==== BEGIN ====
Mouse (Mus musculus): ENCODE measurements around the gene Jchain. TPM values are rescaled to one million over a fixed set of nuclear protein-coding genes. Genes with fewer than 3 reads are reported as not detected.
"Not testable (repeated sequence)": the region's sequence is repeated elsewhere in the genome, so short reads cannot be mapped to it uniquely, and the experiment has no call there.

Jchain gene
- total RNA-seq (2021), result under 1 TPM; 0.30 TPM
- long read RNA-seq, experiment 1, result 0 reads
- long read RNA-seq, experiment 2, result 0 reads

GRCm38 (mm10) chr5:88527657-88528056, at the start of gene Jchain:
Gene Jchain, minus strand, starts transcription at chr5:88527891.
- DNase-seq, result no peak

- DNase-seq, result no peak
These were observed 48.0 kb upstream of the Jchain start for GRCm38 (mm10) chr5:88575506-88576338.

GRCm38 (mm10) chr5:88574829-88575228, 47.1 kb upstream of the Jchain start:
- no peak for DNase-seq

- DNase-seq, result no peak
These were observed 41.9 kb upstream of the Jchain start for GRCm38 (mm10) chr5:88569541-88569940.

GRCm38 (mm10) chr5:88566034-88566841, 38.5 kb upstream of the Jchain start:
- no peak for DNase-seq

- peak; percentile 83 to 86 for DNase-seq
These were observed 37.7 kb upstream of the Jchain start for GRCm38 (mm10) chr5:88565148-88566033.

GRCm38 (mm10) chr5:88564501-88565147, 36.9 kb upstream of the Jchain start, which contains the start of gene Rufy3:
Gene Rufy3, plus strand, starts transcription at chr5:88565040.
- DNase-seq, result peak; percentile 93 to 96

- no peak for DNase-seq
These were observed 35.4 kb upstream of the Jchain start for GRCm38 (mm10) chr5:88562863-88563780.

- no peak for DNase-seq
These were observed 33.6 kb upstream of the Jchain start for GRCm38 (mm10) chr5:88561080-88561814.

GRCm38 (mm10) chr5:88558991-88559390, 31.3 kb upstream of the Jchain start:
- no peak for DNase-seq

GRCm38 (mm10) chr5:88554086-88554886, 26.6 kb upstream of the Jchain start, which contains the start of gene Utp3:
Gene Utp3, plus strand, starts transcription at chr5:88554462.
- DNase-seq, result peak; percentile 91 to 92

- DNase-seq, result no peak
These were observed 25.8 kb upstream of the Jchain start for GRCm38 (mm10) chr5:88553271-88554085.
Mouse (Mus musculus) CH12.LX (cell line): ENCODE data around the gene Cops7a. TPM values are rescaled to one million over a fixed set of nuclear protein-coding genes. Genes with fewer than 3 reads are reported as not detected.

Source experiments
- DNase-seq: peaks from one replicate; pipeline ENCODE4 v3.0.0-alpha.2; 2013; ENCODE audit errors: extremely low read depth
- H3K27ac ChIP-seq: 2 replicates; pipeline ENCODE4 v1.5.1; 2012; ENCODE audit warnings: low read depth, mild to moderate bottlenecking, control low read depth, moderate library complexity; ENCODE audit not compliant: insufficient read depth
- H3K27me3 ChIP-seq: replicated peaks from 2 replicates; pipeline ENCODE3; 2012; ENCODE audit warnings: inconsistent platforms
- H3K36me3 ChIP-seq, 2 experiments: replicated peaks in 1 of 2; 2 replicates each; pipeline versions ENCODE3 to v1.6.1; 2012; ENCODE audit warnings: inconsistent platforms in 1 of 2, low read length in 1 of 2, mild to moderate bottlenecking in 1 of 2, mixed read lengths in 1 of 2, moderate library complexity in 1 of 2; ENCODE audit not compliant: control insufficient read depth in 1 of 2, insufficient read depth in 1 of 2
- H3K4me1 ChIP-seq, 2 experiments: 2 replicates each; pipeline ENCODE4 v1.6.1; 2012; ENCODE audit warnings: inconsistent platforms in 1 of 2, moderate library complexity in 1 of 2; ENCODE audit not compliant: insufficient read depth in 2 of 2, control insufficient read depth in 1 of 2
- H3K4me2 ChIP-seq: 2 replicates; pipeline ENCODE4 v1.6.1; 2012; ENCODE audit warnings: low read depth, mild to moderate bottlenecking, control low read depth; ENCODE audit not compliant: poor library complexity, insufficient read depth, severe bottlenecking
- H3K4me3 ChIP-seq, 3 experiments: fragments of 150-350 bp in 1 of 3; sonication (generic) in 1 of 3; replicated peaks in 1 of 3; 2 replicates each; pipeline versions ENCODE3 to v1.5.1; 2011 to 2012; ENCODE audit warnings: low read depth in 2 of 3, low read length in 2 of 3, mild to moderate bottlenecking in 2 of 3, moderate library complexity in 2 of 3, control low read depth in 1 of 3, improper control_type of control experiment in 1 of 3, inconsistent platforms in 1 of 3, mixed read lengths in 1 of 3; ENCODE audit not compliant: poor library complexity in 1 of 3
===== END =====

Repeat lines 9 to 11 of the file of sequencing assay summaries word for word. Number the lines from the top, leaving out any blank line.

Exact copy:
- DNase-seq, result no peak

- DNase-seq, result no peak
These were observed 48.0 kb upstream of the Jchain start for GRCm38 (mm10) chr5:88575506-88576338.